Monday, December 17

Review: Rollercoaster Tycoon Adventures [Nintendo Switch eShop]

Ever since the original Theme Park that Bullfrog Studios made way back in the day I’ve been a fan of the concept of an amusement park simulator. While it had its shortcomings the game provided a sort of template for how the genre would work, where you’d have to balance your budget, research new rides, and work to optimize your park experience to make things profitable. Of course when the original Rollercoaster Tycoon hit everything changed and not only did you have an excellent park management simulation to play with, the rollercoaster editor was revolutionary and let you create some truly astounding rides… plus you could then watch kids get off of it and throw up all over the place. If you were hoping this iteration of the series, now finally arriving on Switch, would deliver that exciting and full experience I have very bad news for you.

Rather than being based on the ambitious PC versions of the game which challenged you to have some skill in just about all areas from designing, to budgeting, to building great coasters, to how many janitors you have trying to clean up the trash and random piles of vomit at the thrill ride exits it’s based on the very neutered mobile version. This makes it a shell of the core experience, removing your ability to manage your personnel more accurately, greatly pulling back your ability to monitor how your park is running, providing a pretty wonky means for designing your coasters, and generally dumbing down the experience all around. In many regards its more like playing with a semi-interactive fishbowl, where you can put in some new elements and watch to see how they’re received but it’s simply not terribly active or exciting.

Your first option for experiencing the game is Adventure mode, which roughly has you trying to build up your empire from scratch and is quite a bit of a slog as you try to earn every penny and invest it the best you can little by little. Scenario mode is at least a bit more focused and not as slow, throwing a park or situation at you with some problems and asking that you get things back on track. For the most part I found myself gravitating to Sandbox mode though, trying my best to create some elaborate coasters I could be proud of. Unfortunately, while you’ll be able to work out how to be successful with the coaster editor with some practice I wouldn’t call the interface intuitive by any means, at least if you were hoping to do something on the interesting and ambitious side. Instead you’ll need to suffer through some trial and error and likely fight a bit with the controls along the way. The results can be pleasing but the fight to get them the way you’d like is more trouble than it should be.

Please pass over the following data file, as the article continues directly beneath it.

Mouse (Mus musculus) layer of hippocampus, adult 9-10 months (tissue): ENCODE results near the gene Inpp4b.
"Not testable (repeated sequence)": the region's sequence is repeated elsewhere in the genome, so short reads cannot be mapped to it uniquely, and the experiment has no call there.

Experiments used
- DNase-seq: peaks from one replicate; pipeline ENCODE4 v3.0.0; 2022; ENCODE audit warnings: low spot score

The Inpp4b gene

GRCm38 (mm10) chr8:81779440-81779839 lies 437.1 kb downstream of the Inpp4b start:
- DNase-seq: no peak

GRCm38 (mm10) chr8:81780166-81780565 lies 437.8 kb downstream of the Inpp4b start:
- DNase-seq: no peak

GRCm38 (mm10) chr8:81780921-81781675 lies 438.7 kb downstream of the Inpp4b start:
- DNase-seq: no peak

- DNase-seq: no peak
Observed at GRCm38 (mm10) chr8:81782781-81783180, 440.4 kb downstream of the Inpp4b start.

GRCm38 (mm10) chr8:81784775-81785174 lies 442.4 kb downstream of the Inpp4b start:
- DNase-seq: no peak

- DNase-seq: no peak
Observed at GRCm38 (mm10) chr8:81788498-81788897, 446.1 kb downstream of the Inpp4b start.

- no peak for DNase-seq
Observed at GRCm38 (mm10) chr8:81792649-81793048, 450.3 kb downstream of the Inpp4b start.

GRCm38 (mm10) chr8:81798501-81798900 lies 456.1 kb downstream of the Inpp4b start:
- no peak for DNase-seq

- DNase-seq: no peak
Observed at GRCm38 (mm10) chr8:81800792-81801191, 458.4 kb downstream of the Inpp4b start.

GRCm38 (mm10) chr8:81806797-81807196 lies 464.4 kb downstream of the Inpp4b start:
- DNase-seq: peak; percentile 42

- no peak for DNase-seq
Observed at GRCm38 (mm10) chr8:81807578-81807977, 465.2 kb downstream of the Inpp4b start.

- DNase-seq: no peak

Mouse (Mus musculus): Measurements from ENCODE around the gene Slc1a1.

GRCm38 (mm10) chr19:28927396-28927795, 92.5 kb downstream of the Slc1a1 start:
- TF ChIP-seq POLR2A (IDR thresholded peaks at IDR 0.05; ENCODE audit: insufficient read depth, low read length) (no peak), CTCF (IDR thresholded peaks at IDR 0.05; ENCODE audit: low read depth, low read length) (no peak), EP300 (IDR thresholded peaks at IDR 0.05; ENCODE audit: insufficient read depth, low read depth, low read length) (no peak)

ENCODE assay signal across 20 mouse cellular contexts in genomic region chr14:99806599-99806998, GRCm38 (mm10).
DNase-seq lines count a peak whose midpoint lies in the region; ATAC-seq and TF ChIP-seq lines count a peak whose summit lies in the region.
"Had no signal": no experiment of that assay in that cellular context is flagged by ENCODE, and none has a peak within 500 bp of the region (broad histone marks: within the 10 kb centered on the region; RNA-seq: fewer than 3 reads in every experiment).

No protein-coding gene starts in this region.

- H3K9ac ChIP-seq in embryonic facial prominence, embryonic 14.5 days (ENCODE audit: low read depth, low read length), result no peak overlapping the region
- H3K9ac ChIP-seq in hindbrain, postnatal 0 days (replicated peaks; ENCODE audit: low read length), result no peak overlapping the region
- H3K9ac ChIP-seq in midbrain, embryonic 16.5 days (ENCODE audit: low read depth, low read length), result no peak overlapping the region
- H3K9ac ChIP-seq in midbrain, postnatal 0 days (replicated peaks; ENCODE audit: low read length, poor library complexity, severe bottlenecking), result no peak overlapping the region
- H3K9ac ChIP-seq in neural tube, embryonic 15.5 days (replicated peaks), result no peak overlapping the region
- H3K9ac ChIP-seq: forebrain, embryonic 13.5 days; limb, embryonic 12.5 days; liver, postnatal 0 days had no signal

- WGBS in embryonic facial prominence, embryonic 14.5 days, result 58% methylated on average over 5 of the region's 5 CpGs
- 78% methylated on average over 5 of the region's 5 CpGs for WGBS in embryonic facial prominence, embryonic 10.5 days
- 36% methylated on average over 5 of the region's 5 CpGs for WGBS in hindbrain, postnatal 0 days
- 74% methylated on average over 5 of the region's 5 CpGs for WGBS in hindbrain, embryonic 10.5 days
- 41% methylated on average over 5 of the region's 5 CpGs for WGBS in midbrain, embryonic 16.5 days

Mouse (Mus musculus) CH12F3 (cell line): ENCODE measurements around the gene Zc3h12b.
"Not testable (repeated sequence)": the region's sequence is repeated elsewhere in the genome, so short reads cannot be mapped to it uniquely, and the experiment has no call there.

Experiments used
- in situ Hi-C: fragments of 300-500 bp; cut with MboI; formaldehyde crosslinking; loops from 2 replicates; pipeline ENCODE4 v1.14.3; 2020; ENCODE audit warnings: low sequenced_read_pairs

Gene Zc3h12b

If you’re absolutely dying for an amusement park management sim obviously RCTA is the only game in town on Switch but I’d still encourage you to exercise caution considering it and understand its significant limitations. If you’ve only ever known the mobile game or more simplified experiences overall this may not feel like such a letdown, but if you’ve had the taste of what these titles can really be like at some point it will be hard not to be horribly disappointed by how far away from the mark this is. Adventures is just unfortunately a pretty limited implementation of a once-great series.

Score: 5

  • The only amusement park sim on the Switch
  • Once you come to terms with the coaster editor you can have some fun with it

  • All aspects of park management have been streamlined to the point that you don’t feel very connected to your creation or the people working and playing in it
  • The coaster design tools so work and let you create things but are cumbersome and clunky
  • Adventures is just a relatively small piece of the real full RCT experience and fails to impress